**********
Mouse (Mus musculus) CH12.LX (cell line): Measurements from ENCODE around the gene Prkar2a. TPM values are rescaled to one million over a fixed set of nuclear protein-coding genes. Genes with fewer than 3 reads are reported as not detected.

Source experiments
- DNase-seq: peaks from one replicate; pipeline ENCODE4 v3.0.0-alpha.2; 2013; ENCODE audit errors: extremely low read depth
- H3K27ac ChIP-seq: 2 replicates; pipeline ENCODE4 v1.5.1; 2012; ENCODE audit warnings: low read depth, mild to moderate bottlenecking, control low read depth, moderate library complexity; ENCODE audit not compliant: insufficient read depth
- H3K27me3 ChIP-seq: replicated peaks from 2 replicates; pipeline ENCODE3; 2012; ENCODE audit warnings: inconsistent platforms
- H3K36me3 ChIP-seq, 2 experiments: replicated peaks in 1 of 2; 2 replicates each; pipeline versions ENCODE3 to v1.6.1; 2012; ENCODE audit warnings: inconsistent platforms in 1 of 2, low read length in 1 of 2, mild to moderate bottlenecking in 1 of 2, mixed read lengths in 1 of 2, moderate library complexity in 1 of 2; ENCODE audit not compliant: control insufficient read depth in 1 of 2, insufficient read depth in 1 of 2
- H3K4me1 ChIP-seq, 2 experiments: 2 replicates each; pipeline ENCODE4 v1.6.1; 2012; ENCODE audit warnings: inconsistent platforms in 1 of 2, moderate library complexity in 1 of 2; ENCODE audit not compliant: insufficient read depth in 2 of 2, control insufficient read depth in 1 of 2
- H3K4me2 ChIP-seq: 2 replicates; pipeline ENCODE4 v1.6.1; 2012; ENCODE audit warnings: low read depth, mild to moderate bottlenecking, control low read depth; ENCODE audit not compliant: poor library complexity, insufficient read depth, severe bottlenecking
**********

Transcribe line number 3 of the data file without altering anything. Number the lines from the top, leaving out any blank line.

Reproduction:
- DNase-seq: peaks from one replicate; pipeline ENCODE4 v3.0.0-alpha.2; 2013; ENCODE audit errors: extremely low read depth